David Douglas: Collector, Naturalist, Explorer
While spring is busy blooming and blossoming at the North Cascades Environmental Learning Center, there is still time during quiet evenings to curl up and read a good book. For those of you interested in expanding your understanding of the early days of natural history exploration in the Northwest region, The Collector by Washingtonian writer, teacher, and naturalist Jack Nisbet is the perfect read for you.
The Collector recounts in wonderful detail the life and influence of Scottish naturalist David Douglas and his forays throughout the Pacific Northwest in the name of science and the London Horticultural Society. Between 1824 and 1834, Douglas traveled by foot, canoe, and horseback, exploring the uncharted and vast landscapes of the Pacific Northwest. Along the way he gathered, identified, and catalogued everything from mineral and bird to wolverine and desert lomatium. Douglas also built relationships with countless fur traders and native tribes, and Nisbet explores excerpts from his journals that candidly portray both the erosion of indigenous culture and the beginnings of conflict in the New World as a result of early European settlement.
While David Douglas’ time in the region may have been short, his legacy was certainly not. Douglas explored over 7,032 miles of terrain on his first journey to the Pacific Northwest Coast alone, returning to the New World a second time in search of even greater botanical and zoological findings. Although dying an untimely and brutal death in Hawaii in 1834, his findings proved to have an invaluable impact on silviculture (he identified and brought to England the sugar pine from the Umpqua mountains, an important timber producing species in England), on horticulture (he introduced some of the most sought after cultivars to European gardens), on cartography (his map surveying helped define many geographical and state boundaries throughout the Northwest region), and on the larger body of scientific knowledge emerging at the time. Indeed, the douglasii name is attached to over 80 species of flora and fauna today. All we have to do at the Environmental Learning Center to appreciate the influence of this man is to take a quick walk through the woods and look up at a Douglas fir tree, or glance down and find a scattering of its easily distinguishable cones.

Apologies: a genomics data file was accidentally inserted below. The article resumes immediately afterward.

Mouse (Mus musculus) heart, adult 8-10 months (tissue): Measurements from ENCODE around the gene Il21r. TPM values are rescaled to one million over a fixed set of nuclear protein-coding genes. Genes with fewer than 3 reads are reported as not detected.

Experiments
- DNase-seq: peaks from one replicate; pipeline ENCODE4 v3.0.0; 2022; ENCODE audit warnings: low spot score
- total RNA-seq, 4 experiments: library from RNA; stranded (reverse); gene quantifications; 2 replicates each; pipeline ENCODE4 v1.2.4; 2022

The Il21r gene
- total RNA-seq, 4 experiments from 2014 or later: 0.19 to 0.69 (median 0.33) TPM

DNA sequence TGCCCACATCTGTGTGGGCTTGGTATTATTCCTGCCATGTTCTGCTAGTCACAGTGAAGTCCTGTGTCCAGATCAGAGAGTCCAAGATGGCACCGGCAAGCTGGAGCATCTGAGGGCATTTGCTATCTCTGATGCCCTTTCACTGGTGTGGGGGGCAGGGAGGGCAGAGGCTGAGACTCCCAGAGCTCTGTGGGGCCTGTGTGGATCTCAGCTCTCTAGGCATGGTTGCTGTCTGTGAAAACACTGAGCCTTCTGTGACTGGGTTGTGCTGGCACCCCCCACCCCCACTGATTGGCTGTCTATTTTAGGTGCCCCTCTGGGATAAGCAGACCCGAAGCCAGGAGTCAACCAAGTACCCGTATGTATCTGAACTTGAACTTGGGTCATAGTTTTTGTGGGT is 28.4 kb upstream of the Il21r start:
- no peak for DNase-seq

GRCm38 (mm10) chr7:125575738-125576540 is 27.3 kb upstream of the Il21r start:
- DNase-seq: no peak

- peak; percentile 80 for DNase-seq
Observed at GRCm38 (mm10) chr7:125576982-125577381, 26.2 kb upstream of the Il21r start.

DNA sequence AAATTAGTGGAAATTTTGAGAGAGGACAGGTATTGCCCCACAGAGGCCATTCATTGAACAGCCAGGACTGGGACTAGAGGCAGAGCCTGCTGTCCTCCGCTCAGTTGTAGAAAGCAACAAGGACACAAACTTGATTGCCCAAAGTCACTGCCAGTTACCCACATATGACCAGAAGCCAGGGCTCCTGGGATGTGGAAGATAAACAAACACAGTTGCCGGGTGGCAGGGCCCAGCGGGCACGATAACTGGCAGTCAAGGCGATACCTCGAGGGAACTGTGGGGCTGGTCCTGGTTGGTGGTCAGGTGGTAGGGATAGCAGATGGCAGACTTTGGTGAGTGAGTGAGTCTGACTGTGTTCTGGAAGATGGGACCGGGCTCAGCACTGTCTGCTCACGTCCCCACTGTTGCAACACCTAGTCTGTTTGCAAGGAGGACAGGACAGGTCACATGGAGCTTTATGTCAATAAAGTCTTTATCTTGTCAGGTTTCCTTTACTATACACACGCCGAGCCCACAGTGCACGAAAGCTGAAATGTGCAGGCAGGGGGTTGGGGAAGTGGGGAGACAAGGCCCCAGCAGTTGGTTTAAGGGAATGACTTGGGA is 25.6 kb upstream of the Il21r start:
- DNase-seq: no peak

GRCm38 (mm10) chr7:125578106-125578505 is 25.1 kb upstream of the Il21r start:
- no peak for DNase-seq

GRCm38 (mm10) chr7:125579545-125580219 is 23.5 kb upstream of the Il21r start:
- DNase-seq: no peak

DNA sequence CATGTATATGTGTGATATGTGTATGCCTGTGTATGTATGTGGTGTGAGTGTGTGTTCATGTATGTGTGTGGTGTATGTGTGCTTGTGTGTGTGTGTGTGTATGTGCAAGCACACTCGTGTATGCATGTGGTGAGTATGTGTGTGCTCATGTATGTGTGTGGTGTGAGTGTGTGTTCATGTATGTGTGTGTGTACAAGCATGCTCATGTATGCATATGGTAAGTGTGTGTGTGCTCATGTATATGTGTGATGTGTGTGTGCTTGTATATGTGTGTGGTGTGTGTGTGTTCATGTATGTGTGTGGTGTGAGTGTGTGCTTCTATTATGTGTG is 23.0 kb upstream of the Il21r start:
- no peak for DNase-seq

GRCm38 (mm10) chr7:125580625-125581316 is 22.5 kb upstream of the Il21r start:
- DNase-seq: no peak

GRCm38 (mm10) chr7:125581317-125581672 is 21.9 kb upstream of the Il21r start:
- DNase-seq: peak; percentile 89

A handful of middens – the torn apart central stalks and scales of Douglas fir cones – is evidence of a hungry Douglas squirrel searching for food. Photo by Kai Girard.
Jack Nisbet does a wonderful job of illustrating David Douglas as a man of great ambition and passion. Douglas was relentless in his desire to claim the land for botany, and to that end he worked incessantly to explore every untouched corner of the region and document his findings. As a Pacific Northwesterner myself, I delighted in imagining Douglas’ adventures through these landscapes – the flanks of Mount St. Helens a century and a half before she blew, the green valleys of the Umpqua, the steep basalt walls of the Columbia River, the rocky shores of the Oregon Coast, the vast mountains of the Cascades. Douglas explored and described the beauty of these places and, like me, had arresting and transforming experiences in them. Although admittedly not much of a writer himself, he kept a detailed field journal to record the flora and fauna that he found on his journeys – the same naturalist’s instruments that remain universal today for any who wish to discover the world through careful observation, patience, and a pen. There is something comforting in knowing that as I walk the valleys, mountains, and shorelines of the Pacific Northwest with my notebook and pen, I am in some sense engaging in, and preserving, a timeless activity that continues to call attention back to the land.
I greatly enjoyed this book for its wonderful portrayal of the Pacific Northwest landscape at a time when it was vast and boundless and still largely unmarred by human industry. I also loved envisioning the journey of an early naturalist through places in my native homeland that I travel to today, and that I now know were shaped by his work and discoveries. In his short career, David Douglas proved to be hugely influential to our modern understanding of the natural history of the Pacific Northwest and, after reading of his life, I feel my own understanding of this rich landscape has also been deepened.
The Collector is a winner of the 2010 PNBA Book Award, celebrating excellence in writing from the Pacific Northwest.